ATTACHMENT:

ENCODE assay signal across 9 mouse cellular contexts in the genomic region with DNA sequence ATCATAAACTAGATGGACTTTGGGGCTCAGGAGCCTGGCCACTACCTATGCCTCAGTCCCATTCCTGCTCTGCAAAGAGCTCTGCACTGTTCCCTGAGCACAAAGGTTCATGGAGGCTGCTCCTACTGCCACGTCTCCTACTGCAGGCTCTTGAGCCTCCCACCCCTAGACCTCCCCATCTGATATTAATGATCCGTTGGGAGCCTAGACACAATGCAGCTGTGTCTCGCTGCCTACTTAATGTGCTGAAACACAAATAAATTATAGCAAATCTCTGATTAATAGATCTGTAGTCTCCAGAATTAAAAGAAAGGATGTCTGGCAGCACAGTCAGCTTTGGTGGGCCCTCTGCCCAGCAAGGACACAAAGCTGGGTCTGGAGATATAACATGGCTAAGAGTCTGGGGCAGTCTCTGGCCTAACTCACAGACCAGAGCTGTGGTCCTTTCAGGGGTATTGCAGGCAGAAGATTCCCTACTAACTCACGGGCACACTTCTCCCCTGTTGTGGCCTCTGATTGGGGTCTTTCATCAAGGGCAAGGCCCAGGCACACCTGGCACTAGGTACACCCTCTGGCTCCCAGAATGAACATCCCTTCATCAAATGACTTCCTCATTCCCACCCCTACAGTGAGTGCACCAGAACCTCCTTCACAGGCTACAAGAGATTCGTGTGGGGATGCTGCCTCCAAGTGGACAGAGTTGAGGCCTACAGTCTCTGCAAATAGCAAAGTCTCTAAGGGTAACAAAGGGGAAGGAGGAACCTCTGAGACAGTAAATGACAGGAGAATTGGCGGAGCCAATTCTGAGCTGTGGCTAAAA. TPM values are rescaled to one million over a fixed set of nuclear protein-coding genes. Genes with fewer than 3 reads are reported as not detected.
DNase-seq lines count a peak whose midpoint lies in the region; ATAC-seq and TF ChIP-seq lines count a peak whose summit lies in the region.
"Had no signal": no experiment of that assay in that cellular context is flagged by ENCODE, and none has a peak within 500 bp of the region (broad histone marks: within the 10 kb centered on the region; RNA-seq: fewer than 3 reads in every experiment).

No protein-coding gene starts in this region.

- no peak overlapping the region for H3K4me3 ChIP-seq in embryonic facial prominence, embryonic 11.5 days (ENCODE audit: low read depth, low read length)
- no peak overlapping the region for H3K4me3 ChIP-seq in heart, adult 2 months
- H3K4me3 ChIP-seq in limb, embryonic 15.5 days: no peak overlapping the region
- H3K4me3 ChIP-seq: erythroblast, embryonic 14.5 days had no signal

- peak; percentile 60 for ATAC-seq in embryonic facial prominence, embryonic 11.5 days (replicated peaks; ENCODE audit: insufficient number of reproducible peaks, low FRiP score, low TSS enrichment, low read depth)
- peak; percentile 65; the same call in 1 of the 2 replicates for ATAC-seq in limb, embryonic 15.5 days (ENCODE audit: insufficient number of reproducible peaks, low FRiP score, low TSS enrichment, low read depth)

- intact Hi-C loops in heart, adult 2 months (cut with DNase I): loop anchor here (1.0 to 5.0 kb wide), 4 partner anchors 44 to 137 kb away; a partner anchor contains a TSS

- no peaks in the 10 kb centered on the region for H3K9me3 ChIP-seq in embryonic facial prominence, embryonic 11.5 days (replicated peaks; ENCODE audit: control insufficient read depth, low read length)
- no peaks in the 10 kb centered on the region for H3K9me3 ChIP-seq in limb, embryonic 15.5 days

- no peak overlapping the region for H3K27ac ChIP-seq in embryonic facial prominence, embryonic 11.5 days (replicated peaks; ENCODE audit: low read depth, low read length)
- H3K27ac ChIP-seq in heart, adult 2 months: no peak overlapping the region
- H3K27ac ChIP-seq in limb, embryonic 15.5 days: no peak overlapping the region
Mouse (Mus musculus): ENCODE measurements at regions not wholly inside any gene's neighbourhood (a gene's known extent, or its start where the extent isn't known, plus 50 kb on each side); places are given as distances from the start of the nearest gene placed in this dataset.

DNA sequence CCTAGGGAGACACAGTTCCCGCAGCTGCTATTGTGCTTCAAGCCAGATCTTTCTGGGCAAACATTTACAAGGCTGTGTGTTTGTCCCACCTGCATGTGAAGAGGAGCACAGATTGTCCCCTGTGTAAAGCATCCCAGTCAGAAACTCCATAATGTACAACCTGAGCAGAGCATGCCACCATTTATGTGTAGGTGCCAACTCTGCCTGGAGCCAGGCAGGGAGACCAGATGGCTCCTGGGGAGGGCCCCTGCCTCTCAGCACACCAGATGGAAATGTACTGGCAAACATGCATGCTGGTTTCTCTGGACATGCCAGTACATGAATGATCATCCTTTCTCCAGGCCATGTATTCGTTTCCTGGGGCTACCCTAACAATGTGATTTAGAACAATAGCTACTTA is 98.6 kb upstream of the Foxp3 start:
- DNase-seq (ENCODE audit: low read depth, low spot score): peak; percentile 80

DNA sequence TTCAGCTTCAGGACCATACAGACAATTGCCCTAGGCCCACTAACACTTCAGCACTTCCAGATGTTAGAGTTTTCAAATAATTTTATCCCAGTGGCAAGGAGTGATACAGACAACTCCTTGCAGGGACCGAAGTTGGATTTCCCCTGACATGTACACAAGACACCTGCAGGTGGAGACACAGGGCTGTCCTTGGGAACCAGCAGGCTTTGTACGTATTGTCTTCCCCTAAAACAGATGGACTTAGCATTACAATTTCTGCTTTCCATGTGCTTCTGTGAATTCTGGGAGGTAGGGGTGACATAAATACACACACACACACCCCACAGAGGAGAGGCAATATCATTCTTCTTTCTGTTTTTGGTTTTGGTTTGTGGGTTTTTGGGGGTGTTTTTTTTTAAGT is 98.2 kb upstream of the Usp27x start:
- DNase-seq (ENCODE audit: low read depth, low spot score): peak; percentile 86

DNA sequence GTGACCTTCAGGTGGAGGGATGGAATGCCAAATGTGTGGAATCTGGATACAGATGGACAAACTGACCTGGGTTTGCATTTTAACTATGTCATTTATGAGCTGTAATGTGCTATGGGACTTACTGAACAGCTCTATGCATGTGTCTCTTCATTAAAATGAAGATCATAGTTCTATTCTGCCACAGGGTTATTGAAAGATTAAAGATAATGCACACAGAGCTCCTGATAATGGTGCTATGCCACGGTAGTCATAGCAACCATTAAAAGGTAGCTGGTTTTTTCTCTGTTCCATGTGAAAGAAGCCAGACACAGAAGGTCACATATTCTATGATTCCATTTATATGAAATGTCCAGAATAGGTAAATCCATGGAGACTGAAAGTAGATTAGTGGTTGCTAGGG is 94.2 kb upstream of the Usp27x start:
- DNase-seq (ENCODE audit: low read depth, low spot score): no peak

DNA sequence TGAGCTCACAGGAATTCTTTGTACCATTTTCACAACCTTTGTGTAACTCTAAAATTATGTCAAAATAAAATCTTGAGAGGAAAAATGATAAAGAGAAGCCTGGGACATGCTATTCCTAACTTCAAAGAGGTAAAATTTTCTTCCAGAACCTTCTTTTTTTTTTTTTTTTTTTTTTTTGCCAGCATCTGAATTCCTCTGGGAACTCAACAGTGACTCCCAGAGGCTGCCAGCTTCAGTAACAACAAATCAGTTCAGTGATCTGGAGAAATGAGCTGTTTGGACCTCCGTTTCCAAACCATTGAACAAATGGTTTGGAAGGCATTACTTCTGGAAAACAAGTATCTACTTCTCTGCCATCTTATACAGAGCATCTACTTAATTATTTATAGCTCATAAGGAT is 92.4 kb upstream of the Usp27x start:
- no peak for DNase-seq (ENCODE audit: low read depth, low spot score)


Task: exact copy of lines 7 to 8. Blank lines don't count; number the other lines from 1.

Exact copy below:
- H3K4me3 ChIP-seq in limb, embryonic 15.5 days: no peak overlapping the region
- H3K4me3 ChIP-seq: erythroblast, embryonic 14.5 days had no signal